Ged Carroll

Loose networks & social connections

Published: (Updated: ) in consumer behaviour | 消費者行為 | 소비자 행동, economics | 經濟學 | 경제학 | 経済, ideas | 想法 | 생각 | 考える, ireland | 愛爾蘭| 아일랜드 | アイルランド by .

Reading Time: 3 minutes

I went to a family funeral and got to think about loose networks and social connections.

In Ireland the tradition for a funeral is:

This all happens really fast; usually three days from time of death to grave. Those of the family that can make it home try to, but there isn’t much time. So those who are a long haul flight away generally are excused from coming back home.

In the rural west of Ireland word goes out through a number of channels

Local media and traditions have carved out a distinctive niche that doesn’t involve Facebook or other social media platform

The people that come along include a mix of closely connected contacts and threads of loose networks including:

For the bereaved, the process does as good a job as you can helping the family deal with grief. In the case of my relative who had a sudden heart attack and died it provided closure. The person was eulogised and then sent on the next part of their journey onward.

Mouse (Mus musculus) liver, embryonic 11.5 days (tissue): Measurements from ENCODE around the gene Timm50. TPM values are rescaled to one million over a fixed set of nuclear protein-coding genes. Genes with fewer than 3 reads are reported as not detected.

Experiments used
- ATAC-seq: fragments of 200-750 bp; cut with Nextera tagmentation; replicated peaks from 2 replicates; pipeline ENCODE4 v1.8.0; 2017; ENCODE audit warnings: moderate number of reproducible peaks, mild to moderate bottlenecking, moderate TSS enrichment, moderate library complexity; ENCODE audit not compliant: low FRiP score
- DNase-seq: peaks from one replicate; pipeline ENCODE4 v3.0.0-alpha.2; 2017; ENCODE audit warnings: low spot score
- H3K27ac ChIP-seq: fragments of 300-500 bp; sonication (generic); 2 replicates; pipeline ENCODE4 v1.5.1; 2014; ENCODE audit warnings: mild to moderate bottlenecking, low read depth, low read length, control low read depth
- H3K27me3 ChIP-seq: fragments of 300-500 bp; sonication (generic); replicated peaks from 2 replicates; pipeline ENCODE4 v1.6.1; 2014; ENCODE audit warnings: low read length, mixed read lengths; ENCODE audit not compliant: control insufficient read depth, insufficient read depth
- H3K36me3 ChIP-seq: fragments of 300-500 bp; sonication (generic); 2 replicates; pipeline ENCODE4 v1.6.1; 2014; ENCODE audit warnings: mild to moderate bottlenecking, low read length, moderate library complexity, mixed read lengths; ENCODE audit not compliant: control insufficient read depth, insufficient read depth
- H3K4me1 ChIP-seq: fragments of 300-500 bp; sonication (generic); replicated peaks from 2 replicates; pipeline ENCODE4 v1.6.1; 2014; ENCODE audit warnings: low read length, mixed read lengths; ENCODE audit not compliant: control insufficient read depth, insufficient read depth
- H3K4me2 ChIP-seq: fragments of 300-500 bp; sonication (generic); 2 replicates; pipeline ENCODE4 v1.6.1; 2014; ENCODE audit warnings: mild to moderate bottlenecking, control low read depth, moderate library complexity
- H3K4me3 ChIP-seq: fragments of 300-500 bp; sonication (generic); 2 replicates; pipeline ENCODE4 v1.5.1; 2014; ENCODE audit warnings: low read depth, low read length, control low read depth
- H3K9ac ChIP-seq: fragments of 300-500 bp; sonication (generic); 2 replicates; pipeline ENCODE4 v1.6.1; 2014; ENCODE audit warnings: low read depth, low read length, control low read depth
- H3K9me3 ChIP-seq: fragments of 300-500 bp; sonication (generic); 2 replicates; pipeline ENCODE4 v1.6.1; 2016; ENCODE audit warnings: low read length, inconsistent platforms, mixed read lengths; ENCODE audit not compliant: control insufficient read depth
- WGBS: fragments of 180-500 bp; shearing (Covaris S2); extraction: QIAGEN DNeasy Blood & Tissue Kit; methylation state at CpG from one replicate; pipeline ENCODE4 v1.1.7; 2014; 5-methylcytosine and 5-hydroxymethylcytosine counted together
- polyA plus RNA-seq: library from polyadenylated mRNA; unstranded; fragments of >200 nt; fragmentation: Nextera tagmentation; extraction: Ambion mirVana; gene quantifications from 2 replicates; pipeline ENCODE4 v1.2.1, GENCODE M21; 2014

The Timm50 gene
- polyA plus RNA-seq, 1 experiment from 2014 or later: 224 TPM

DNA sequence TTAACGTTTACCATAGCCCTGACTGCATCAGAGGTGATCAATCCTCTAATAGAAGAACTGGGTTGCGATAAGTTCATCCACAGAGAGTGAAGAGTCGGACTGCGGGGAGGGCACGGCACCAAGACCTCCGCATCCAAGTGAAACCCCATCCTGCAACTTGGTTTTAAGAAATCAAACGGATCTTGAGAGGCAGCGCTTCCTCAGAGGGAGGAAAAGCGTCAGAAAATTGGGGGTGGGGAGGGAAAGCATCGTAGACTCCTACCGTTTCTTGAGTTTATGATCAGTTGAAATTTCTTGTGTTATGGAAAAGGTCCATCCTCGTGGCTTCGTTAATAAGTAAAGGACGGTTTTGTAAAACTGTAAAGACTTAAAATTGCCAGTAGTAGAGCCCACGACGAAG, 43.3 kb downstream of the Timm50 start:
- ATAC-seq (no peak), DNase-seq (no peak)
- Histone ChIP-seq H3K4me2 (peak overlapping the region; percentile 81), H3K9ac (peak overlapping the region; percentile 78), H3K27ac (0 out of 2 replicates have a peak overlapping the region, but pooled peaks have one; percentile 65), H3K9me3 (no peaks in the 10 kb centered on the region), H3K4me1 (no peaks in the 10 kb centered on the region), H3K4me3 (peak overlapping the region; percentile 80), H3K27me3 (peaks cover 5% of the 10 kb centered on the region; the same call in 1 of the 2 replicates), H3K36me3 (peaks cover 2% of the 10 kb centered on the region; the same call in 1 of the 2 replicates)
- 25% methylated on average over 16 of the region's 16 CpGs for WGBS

For a rural community, made up of small towns and farms it presents an opportunity to reinforce loose networks and business connections. In our family’s case the farm as a business is passed down from generation-to-generation.

It becomes important for for business people to attend these events to cement business relationships. In our family’s case some of the visitors were business connections of one of my Uncle’s (who is still living) rather than the deceased.

Attending these events requires commitment. You had attendees travelling over an hour to pay their respects.

I was a bit surprised by how robust these loose connections were with relatively little reinforcement. It seems the habit of the funeral process plays its part.

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